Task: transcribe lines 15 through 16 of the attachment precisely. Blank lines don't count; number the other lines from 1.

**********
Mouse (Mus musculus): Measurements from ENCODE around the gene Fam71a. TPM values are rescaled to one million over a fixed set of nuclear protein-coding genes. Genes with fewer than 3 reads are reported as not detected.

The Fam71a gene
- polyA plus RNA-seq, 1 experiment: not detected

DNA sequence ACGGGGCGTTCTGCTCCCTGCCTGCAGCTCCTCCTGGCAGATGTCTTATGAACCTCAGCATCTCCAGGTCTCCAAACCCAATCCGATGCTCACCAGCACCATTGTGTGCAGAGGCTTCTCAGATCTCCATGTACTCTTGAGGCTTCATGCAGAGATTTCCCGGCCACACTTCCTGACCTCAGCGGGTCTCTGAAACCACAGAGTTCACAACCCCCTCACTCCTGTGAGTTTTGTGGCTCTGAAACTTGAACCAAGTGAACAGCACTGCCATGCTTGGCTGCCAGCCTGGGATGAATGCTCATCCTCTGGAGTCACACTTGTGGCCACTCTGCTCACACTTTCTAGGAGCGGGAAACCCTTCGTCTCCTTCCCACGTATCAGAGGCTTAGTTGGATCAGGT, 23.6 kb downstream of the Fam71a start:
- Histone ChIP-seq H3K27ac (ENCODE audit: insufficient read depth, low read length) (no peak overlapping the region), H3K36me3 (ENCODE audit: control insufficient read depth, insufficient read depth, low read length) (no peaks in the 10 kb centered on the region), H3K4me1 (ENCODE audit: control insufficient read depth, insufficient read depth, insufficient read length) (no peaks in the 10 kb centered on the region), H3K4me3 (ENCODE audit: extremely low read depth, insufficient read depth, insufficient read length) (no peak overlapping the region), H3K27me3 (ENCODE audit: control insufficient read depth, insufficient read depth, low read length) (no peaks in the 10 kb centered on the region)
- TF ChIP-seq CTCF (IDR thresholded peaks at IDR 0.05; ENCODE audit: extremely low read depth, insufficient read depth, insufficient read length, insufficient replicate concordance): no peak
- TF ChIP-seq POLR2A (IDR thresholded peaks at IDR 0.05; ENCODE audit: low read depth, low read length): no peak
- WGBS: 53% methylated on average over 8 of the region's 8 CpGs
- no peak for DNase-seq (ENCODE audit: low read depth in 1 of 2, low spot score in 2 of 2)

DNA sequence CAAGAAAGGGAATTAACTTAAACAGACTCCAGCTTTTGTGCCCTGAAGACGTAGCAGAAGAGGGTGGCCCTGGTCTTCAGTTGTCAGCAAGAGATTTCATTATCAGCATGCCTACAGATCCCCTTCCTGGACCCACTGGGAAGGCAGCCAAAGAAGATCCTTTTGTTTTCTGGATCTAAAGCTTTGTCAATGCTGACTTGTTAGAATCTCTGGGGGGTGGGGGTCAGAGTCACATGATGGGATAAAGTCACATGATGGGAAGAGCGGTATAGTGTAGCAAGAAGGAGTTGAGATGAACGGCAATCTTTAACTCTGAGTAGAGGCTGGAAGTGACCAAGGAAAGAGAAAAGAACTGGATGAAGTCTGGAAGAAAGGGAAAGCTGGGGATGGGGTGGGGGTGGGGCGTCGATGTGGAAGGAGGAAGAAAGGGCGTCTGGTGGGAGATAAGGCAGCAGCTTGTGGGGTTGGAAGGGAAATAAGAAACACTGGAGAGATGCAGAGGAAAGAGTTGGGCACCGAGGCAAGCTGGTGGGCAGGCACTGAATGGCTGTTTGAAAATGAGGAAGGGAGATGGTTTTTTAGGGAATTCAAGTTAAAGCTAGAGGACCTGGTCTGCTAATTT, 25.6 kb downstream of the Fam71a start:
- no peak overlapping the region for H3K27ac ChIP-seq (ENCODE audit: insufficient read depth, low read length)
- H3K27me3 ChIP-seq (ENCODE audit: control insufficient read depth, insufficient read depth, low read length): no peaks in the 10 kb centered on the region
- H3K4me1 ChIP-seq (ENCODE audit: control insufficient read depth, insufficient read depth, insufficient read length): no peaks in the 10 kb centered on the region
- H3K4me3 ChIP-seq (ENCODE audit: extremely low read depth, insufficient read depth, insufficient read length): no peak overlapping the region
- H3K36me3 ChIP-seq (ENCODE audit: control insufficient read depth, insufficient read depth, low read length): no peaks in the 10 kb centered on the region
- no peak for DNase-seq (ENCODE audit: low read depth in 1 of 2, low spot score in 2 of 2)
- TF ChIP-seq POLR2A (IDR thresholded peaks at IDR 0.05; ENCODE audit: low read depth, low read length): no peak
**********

- H3K36me3 ChIP-seq (ENCODE audit: control insufficient read depth, insufficient read depth, low read length): no peaks in the 10 kb centered on the region
- no peak for DNase-seq (ENCODE audit: low read depth in 1 of 2, low spot score in 2 of 2)